• zjb says:

      Dear Fred.

      The only status quo I’m interested in preserving are the good relations between Jews and Presbyterians, not the status quo in Israel-Palestine. In general, I think criticism does have to be careful, as do expressions of solidarity, such as Jewish solidarity with Israel.

      I think, though, the data bears out that most American Jews are as critical of the current status quo as they are supportive of Israel’s basic “right to exist” as a democratic, Jewish majority country within secure borders based on the 1967 Green Line. About Israel and Israeli culture, including Israeli Jewish culture, I think on the whole it’s far more secular and not religious in ways that you may or may not understand. This I think is very basic to Judaism, or at least modern Judaism, in which the Jews are recognized more as a people or “nation” (Hebrew: am, goy, Israel) than as members of a confession defined by religion” (for which there is no good indigenous word in biblical or rabbinic Hebrew) (the closest word in post-biblical Hebrew for a religious confession would be “kahal”)

      Again, if so many Jews, including liberal Jews get spooked by BDS it’s because the major energy behind the movement is based on positions less temperate than your own. If I thought so-called sovereign Israel (inside the Green Line) was anything remotely like Jim Crow or South African apartheid, then I would have re-adjusted my own criticism of BDS a long time ago. ,

      The problem for liberals and progressive Zionists is that we get caught in the middle. There’s this other double bind, the one between the Zionist rightwing and the anti-Zionist left. The whipsaw effect is tremendous. Without it, you’d have found my own criticism less “hollow.” Truth is that there are many liberal Jews and Zionists, against the status quo, who would welcome support from church communities like the PCUSA. But I don’t think we or they are going to get that support from the Israel/Palestine Mission Network.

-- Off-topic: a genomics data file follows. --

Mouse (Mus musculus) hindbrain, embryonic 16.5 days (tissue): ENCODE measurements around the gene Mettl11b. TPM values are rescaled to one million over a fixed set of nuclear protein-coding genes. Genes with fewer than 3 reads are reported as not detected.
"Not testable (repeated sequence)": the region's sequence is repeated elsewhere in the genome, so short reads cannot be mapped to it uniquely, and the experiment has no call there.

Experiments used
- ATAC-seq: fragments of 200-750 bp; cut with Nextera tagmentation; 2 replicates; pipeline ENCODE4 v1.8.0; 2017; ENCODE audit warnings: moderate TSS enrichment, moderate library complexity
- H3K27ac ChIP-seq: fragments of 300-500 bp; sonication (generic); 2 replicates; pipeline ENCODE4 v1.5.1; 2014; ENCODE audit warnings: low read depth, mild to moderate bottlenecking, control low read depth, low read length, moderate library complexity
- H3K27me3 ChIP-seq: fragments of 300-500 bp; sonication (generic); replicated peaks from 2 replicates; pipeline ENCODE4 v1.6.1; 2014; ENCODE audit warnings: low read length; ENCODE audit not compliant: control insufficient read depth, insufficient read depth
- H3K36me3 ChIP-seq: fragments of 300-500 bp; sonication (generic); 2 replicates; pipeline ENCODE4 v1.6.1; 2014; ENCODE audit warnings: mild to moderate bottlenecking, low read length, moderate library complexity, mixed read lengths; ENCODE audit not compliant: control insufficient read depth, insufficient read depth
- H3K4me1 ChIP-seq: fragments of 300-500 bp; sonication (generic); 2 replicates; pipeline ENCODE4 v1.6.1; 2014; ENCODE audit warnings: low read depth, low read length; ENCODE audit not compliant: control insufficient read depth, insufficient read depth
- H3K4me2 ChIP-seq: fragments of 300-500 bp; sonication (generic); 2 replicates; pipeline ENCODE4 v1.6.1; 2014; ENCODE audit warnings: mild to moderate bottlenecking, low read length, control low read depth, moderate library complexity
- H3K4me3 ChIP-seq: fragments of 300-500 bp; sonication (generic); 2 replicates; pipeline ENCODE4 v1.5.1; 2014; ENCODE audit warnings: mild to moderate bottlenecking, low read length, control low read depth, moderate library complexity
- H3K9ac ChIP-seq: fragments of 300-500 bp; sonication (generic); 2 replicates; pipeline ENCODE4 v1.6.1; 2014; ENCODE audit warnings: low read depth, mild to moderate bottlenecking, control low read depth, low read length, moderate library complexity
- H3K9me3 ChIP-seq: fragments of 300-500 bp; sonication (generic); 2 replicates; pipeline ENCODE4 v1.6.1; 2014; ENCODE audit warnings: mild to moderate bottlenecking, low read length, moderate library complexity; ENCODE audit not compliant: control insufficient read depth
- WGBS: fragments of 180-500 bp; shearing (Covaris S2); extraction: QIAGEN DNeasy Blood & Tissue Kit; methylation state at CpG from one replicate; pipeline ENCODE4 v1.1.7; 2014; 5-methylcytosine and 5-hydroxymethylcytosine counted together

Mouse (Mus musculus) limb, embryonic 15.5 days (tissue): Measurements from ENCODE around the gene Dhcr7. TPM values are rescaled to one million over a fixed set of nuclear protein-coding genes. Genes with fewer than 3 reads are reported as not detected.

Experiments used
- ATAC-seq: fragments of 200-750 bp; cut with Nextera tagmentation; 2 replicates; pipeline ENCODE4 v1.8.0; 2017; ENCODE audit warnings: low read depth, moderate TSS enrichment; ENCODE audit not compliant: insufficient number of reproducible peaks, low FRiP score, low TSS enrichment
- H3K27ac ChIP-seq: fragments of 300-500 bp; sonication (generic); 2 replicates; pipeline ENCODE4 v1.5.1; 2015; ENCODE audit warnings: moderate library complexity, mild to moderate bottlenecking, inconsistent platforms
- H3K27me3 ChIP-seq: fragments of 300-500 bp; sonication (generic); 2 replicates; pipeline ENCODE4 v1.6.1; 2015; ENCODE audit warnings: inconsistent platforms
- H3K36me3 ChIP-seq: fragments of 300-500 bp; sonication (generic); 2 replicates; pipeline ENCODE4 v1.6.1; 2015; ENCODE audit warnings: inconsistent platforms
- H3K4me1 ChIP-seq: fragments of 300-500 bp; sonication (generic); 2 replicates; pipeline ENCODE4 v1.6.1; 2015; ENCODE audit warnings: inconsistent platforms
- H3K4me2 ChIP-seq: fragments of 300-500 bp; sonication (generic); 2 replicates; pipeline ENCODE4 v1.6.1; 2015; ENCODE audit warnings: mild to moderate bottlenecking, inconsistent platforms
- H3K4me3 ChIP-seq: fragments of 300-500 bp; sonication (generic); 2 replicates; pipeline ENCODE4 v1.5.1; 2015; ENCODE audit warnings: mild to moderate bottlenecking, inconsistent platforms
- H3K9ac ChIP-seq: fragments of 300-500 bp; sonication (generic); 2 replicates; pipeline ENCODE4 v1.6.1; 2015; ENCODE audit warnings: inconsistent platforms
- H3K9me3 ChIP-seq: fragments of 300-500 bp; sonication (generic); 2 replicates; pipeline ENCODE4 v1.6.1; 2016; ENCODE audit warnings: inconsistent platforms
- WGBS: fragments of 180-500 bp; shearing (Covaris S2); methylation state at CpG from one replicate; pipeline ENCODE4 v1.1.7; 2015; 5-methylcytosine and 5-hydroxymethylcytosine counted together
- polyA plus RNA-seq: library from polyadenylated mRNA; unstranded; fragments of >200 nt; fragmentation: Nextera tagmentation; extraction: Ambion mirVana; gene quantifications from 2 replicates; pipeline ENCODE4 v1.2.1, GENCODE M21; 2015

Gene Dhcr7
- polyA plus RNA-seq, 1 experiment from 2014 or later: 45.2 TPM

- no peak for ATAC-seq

Yours in frustration,

  4. holdyerhorses says:

    Thank you both for this very insightful push and pull. I appreciate it.

    I have a question, for either of you or anyone else. Zak, you wrote originally:

    “The measure passed insists that the vote not “be construed or represented by any organization of the PC(USA) as divestment from the State of Israel, or an alignment with or endorsement of the global BDS (Boycott, Divest and Sanctions) movement.” It is hard to see, however, how divestment from these three companies does not count as support for BDS, or how it will not impact relations between Presbyterians and U.S. Jews, at the national, if not local level. Clearly, both supporters and critics of the vote see in it a powerful mainstream Christian voice of support for BDS.”

    I clearly see how there has been an impact in relations between Presbyterians and US Jews.

    But my question is on the BDS assertion. Many Jewish friends are making this point, that the PC(USA) action, because it was a divestment action, is ipso facto part of the D in the BDS movement, claims to distance notwithstanding.

    But it seems to be that the intent of the BDS movement is destabilization of the Israeli economy, in whole or in part, and with it political change on the ground, and any call for boycotts, or divestment, or sanctions would need to have this aim to be part of the BDS movement.